Auckland • Since Nov 2006 • 10506 posts Report Reply

  • Hard News: What we learned yesterday…, in reply to Craig Ranapia,

    Guess what, there’s always going to be people challenging the “legitimacy” of any Government and they’re always wrong

    No there aren't, and no they aren't. I don't recall any such challenges to the legitimacy of the last government, nothing like what we've seen in the last few days. And sometimes illegitimate governments are elected. Not in NZ from what I've seen, but it's not like democracy has never been subverted anywhere ever.

    Many did argue that the governments elected after losing the "popular vote", as happened often under FPP, were very much undermined in their legitimacy. It was one of the cornerstone arguments behind proportional representation. Which was a huge issue that was decided by referendums. Not shit-arse CIRs made by religious tools, but properly conducted referendums with public information campaigns beforehand, huge amounts of public discussion, and a clear process by which the change proposed was brought forward. Of course the politicians in charge still managed to exercise their "legislative power to legislate" to fuck with the system and have systematically ignored recommendations on it ever since. It was the ONLY process that we could trust for something as important as a constitutional change. Think on that, what it means - the other system (politicians just deciding) was literally seen as the inferior option.

    However much you think a referendum doesn't add legitimacy to decisions, there are still a lot of people who do think that. So when it's highly controversial and something of a moral issue rather than just a purely practical and technical one, AND the government is itself somewhat divided about it, the idea of a referendum is very sound.
    In this case, it probably comes down to being a referendum or nothing. I don't prefer nothing on this issue, thank you very much.

    At some point, Parliament needs to repeal the wretched Citizens Initiated Referenda Act 1993

    This is not going to be a CIR. It's coming from the government. It's an entirely different beast.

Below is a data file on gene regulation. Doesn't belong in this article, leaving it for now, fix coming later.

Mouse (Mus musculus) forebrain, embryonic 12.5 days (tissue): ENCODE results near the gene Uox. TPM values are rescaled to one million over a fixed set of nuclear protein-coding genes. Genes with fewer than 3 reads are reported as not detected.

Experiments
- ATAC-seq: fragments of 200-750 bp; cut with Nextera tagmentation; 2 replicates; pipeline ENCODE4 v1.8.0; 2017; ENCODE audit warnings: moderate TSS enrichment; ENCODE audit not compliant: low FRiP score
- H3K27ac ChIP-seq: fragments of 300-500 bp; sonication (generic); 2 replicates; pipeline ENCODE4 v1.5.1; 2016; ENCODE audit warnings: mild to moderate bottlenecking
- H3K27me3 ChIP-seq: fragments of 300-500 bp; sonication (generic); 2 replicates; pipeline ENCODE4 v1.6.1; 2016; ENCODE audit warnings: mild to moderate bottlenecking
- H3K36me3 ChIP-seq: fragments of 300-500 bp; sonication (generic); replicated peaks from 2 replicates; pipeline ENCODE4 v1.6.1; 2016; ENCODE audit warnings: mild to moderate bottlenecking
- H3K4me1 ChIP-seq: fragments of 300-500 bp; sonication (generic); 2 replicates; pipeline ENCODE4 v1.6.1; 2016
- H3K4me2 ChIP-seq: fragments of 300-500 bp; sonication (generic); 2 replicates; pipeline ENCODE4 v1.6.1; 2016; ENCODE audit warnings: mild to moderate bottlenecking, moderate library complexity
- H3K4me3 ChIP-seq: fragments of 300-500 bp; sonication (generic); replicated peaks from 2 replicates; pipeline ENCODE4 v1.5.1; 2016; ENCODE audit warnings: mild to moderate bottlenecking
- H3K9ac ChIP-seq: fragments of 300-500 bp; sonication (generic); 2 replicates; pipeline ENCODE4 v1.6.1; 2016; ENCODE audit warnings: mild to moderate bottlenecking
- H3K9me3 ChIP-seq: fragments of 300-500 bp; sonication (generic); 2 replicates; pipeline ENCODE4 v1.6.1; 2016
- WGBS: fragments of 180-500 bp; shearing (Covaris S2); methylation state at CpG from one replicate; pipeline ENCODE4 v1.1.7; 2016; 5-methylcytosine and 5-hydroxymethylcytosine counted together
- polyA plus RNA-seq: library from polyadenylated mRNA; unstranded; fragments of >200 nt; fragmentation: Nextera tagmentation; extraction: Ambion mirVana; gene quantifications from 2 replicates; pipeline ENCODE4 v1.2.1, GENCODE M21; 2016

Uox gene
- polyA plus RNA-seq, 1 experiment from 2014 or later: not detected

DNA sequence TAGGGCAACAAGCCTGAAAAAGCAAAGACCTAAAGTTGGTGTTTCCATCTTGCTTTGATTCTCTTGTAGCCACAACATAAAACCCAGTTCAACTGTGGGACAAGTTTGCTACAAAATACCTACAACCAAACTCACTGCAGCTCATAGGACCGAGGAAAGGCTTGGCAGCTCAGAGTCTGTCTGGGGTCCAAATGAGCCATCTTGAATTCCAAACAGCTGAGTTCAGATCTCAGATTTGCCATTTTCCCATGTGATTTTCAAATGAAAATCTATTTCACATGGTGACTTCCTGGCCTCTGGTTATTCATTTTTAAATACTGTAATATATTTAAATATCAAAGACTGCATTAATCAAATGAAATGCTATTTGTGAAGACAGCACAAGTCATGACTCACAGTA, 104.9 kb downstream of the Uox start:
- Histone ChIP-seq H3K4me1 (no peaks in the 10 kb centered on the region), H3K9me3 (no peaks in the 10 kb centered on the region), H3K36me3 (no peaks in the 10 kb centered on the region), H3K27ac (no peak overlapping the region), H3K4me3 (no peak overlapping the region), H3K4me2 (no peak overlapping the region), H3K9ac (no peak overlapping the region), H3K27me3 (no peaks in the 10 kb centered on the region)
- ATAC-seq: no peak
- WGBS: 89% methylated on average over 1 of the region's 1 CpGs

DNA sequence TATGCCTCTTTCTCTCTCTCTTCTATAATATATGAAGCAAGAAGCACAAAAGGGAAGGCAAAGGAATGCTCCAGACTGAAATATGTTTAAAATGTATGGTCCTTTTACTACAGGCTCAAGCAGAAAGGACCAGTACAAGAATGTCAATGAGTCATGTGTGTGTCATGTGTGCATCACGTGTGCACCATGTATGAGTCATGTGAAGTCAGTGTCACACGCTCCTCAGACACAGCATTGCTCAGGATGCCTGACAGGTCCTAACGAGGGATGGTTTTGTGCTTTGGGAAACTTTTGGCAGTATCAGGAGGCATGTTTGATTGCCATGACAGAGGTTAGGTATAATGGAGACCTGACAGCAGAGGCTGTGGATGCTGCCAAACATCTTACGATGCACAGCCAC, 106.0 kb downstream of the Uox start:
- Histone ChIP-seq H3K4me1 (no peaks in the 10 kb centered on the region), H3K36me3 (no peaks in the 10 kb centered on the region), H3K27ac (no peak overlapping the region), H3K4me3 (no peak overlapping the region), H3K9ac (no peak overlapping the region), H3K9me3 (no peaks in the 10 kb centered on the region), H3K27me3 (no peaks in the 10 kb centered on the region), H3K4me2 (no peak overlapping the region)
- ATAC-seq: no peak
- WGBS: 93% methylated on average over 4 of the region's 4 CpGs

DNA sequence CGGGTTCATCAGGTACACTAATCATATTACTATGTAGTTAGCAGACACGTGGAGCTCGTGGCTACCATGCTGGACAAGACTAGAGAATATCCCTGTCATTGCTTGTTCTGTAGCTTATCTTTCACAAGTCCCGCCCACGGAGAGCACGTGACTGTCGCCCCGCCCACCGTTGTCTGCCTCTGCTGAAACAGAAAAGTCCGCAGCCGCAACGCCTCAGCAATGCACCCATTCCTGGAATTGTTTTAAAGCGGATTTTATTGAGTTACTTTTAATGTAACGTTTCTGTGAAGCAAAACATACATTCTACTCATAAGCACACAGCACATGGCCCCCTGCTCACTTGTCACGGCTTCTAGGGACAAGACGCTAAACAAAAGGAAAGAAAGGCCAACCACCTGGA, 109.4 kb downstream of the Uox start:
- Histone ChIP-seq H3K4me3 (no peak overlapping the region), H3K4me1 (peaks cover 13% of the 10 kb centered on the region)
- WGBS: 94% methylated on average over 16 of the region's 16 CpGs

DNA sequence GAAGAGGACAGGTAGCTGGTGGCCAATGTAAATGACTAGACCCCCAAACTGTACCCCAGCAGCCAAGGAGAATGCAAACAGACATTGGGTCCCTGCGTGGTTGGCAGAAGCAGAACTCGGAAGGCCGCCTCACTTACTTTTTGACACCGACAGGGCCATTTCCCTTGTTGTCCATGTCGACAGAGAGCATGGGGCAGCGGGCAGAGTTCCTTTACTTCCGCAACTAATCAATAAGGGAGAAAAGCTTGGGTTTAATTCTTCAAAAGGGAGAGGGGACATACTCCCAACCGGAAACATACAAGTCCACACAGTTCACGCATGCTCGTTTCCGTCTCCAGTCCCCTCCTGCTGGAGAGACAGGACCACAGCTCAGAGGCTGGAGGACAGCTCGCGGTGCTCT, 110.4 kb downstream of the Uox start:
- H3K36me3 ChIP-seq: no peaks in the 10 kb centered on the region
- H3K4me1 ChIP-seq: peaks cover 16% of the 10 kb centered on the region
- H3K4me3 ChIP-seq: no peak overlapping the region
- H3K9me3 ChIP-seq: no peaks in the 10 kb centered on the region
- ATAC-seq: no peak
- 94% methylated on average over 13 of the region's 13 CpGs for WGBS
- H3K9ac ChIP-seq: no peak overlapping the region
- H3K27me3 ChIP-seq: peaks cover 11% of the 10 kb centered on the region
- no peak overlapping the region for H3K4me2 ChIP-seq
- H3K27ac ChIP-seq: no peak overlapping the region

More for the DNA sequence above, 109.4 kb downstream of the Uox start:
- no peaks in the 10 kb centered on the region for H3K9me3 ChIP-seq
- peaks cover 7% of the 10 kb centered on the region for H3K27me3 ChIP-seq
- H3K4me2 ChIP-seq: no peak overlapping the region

It’s always amazed me how weed gets people so so politically enthusiastic.

    It's a very straightforward issue on which our political progress is nowhere near matching public opinion. There's nothing good about that. In a democracy, it's a failure. One that's been going on for far, far too long with far too many victims. I'm willing to take the throw that at least a referendum won't fail in this way.

    Auckland • Since Nov 2006 • 10506 posts Report Reply

  • Hard News: What we learned yesterday…, in reply to Russell Brown,

    I’m just mindful of of the fact that we’ve had two select committee inquiries and a Law Commission review that have all come to roughly the same conclusion: cannabis law needs reforming. And because of the politics of drug reform, it never bloody happens.

    Quite. I'd love it if the government did it by Christmas, but doing it by 2020 is a hell of an improvement on doing it never, which is so far what's happened.

    Yes, referendums are a gamble. The same gamble that actually gave us this Ardern government in the first place. If 3 referendums on MMP had not show the overall crowd wisdom of the NZ population then we would have a National government today, and legalization would be at the whim of Bill English.

    On the bright side, if the population gets it right, it's much more of a mandate than a mere law change at the behest of a government whose legitimacy is (completely wrongfully) being challenged. It might even serve to increase the turnout of the general election.

    Sure, there's a lot of detail to discuss. There's also 3 years to do it. I don't feel confident that NZ will make the right choice, but I do feel strongly that what they choose will be a good representation of what they want, and would respect it all the more, even it went against my wishes, than I do now.

    Auckland • Since Nov 2006 • 10506 posts Report Reply

  • Hard News: All Change,

    Having just "finished" further tertiary, I can certainly say I benefited from it. It would be a little annoying to have bracketed my entire tertiary education into the exact period for which it was not free. I began in the year Labour introduced fees, and to finish the year before Labour scraps them would be amusing timing. I wonder if I'm still eligible for 3 free years, having never had even one? Not that I grudge the younglings, this is great news.

    Auckland • Since Nov 2006 • 10506 posts Report Reply